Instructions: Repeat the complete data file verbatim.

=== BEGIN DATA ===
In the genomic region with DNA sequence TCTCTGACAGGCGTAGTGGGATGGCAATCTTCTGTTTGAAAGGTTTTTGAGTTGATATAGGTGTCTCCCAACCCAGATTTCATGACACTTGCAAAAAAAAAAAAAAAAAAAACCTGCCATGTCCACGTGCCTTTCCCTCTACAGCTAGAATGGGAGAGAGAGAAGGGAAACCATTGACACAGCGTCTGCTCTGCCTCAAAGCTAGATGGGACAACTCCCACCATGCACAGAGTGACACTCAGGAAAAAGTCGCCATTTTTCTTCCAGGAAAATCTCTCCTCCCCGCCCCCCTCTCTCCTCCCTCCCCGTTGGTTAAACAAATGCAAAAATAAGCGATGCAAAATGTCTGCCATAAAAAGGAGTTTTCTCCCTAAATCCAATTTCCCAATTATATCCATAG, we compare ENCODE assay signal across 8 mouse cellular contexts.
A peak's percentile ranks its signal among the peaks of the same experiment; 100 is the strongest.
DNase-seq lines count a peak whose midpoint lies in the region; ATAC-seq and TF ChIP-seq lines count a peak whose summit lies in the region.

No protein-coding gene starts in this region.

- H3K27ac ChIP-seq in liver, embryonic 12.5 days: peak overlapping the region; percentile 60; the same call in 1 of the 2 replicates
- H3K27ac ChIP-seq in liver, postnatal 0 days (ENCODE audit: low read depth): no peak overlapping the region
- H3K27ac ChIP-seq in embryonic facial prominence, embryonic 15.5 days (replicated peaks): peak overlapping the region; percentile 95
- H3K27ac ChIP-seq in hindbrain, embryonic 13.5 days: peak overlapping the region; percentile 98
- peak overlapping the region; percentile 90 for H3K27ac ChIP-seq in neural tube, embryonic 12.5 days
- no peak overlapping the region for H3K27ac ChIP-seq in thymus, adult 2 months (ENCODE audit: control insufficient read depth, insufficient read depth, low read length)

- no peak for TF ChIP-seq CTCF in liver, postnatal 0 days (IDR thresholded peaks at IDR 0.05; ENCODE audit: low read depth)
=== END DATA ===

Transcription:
In the genomic region with DNA sequence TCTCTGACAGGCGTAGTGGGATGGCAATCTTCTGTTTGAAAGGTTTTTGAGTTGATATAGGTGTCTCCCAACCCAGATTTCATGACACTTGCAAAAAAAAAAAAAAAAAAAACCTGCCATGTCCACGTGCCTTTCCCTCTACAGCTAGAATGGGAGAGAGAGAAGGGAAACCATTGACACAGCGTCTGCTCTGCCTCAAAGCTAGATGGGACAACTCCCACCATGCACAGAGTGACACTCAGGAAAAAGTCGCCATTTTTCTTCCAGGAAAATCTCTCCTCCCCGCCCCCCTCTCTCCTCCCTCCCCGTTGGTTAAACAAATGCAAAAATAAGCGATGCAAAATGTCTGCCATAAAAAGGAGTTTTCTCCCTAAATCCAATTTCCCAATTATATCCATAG, we compare ENCODE assay signal across 8 mouse cellular contexts.
A peak's percentile ranks its signal among the peaks of the same experiment; 100 is the strongest.
DNase-seq lines count a peak whose midpoint lies in the region; ATAC-seq and TF ChIP-seq lines count a peak whose summit lies in the region.

No protein-coding gene starts in this region.

- H3K27ac ChIP-seq in liver, embryonic 12.5 days: peak overlapping the region; percentile 60; the same call in 1 of the 2 replicates
- H3K27ac ChIP-seq in liver, postnatal 0 days (ENCODE audit: low read depth): no peak overlapping the region
- H3K27ac ChIP-seq in embryonic facial prominence, embryonic 15.5 days (replicated peaks): peak overlapping the region; percentile 95
- H3K27ac ChIP-seq in hindbrain, embryonic 13.5 days: peak overlapping the region; percentile 98
- peak overlapping the region; percentile 90 for H3K27ac ChIP-seq in neural tube, embryonic 12.5 days
- no peak overlapping the region for H3K27ac ChIP-seq in thymus, adult 2 months (ENCODE audit: control insufficient read depth, insufficient read depth, low read length)

- no peak for TF ChIP-seq CTCF in liver, postnatal 0 days (IDR thresholded peaks at IDR 0.05; ENCODE audit: low read depth)